May 26, 2011

Keys to Building a Successful Banking Relationship (Guest Column)

Arnold & Porter Advisory

By Stephen Heitel
415 229 8428

We asked Steve Heitel, the President and CEO of Presidio Bank, to give us his take on building a successful banking relationship. Presidio Bank, a locally owned and operated bank headquartered in San Francisco, provides traditional commercial banking services to small to medium sized businesses, along with the owners and executives of those firms.

Selection of a Bank (and more importantly a banker)

  • Get a Referral - Ask for referrals from your other professional service providers (CPA, lawyer, insurance broker). Most keep contact with a number of banks and have an idea of what each bank specializes in. Also, coming in as a warm referral tends to add credibility to your story.
  • Choose From a Few Banks - Interview three or four potential banks. If you expand the universe beyond that you will end up investing a lot more time with limited added value. Also, if a bank knows it is competing with ten others, it will not invest much time in the proposition as it has a limited chance of success and the winner will generally be the bank that is willing to accept the lowest return—not an attractive prospect if you are the banker.
  • Meet at Business - Insist that the banker visit your place of business. If they are not willing to, scratch them off the list as it is a great early warning sign as to how much time they are going to devote to understanding your business.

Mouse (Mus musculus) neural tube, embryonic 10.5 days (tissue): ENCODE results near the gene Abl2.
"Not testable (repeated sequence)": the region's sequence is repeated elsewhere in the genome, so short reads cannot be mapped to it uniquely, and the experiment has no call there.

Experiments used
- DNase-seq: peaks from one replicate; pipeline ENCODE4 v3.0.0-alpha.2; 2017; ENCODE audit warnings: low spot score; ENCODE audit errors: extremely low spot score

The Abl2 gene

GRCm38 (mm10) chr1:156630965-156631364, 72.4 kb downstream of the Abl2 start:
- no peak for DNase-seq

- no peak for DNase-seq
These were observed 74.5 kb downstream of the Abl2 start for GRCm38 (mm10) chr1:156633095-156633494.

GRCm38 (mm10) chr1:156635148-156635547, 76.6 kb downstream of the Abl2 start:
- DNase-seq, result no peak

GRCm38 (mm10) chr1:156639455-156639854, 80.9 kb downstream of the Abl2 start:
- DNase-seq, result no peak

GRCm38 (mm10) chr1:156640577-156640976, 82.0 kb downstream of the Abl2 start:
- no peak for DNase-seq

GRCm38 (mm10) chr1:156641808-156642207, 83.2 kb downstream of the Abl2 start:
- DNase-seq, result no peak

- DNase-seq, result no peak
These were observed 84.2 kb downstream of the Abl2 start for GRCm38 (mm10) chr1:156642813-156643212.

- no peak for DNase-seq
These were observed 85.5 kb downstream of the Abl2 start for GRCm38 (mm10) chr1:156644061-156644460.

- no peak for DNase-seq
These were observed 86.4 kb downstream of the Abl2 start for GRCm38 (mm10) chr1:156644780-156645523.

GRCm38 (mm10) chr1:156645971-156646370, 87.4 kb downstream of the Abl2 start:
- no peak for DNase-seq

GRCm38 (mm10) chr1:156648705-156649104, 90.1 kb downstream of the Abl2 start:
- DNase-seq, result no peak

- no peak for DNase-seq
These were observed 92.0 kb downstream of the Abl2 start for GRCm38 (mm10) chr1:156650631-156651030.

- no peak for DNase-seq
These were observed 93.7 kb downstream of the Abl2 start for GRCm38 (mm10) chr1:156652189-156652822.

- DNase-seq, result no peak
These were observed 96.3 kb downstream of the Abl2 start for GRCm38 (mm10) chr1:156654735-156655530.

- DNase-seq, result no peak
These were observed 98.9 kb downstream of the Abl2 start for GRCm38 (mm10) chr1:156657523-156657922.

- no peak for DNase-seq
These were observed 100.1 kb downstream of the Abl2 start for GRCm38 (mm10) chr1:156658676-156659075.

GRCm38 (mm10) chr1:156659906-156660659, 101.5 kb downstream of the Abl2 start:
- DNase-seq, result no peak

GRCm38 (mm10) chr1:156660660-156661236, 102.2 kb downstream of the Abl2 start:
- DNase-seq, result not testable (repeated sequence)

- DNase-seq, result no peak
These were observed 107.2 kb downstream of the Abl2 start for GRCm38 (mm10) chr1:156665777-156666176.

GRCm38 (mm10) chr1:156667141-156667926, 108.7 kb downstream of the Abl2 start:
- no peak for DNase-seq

• Provide Overview of Business - Give the banker a realistic overview of your business much the way you would a potential investor. Deliver this with candor. If you are having challenges, describe them and what you are doing about them. (They are going to figure it out once you show them your financial statements anyway.)
  • The Interview - Interview the banker as he/she interviews you. Get a sense of where the bank's sweet spot is (and whether you fit it) and the types of clients the banker handles. If you are a $5 million sales company and your banker is handling a portfolio of publicly-traded companies, it is probably not a good match. The reverse doesn't work either. Test the banker's knowledge of your industry. Unless you have a highly specialized niche, it is realistic to expect the banker to have a basic understanding of your industry, the competitive landscape, and the keys to success. While it is appropriate to educate a banker on the specifics of your business, he/she should either know or have researched your industry prior to the initial meeting. This is important because the banker has to represent you within his/her organization up the chain of command (loan committees, etc.). Bankers who understand their client's businesses will do a far better job of this and will perform much better for you.
  • Size of Bank - The size of the bank matters, but not as much as the people you are dealing with. The bank must be big enough to handle your lending needs for now and into the foreseeable future, but not so big that you are not important enough to be served well. Ask about the bank's lending capacity and appetite but also ask about where decisions get made. If possible, you want to make sure you have access to the decision maker when you need it. This is particularly important during difficult times when you want to be able to convey your message first hand to the person in charge. If the credit decisions are made in a loan center in Boise or Salt Lake City, their ability to understand the unique nature of your business challenges is not going to be as good.